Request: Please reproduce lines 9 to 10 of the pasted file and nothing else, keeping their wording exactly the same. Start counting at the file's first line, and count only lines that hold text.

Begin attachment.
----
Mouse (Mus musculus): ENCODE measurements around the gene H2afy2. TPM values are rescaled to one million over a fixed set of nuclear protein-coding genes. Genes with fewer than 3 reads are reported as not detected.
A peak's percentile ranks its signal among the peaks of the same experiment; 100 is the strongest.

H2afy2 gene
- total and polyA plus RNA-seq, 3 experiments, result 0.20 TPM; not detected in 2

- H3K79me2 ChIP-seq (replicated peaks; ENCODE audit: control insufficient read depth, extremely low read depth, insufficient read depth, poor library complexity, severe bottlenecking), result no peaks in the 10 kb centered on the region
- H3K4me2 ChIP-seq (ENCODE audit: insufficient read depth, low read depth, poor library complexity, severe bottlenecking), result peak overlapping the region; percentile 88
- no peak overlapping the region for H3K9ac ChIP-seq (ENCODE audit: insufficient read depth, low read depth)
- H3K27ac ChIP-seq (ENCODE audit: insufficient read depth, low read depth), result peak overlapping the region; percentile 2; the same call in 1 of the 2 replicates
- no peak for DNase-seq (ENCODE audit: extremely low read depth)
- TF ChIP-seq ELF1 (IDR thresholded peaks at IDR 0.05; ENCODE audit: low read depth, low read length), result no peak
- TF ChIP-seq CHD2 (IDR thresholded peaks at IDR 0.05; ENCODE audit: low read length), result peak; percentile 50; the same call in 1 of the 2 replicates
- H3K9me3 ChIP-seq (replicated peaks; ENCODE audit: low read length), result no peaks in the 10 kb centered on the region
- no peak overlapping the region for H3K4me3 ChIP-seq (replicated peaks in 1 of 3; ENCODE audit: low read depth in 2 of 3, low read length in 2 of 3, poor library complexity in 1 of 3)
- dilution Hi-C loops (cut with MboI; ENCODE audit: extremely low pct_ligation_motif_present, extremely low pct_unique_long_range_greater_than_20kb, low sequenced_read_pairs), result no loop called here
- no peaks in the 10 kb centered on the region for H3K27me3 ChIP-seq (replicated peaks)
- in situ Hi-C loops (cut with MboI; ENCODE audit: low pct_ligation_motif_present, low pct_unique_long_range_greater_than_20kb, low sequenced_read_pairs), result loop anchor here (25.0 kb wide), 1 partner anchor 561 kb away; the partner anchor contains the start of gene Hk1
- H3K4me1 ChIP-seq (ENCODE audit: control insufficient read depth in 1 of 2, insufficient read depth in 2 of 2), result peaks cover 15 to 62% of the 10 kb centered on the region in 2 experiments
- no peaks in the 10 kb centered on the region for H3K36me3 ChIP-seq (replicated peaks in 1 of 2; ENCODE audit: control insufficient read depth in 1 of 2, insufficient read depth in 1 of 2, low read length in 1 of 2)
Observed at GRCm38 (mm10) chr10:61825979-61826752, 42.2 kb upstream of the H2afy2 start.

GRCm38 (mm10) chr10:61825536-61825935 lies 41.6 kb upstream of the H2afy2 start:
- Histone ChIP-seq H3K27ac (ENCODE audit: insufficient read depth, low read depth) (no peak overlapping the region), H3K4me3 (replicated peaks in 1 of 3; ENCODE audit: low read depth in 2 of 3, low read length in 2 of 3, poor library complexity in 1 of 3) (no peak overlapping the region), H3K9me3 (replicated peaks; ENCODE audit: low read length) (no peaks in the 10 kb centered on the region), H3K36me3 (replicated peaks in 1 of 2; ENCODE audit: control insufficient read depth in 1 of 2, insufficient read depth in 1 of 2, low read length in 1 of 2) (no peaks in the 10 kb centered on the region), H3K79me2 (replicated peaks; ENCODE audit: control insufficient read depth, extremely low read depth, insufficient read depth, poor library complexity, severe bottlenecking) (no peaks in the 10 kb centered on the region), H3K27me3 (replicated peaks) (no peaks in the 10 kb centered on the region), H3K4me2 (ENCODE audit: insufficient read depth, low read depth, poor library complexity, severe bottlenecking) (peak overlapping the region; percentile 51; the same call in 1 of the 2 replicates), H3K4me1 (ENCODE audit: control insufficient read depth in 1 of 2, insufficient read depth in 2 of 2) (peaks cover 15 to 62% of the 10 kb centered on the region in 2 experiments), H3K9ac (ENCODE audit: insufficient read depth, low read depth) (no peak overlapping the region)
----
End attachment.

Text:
- no peak for DNase-seq (ENCODE audit: extremely low read depth)
- TF ChIP-seq ELF1 (IDR thresholded peaks at IDR 0.05; ENCODE audit: low read depth, low read length), result no peak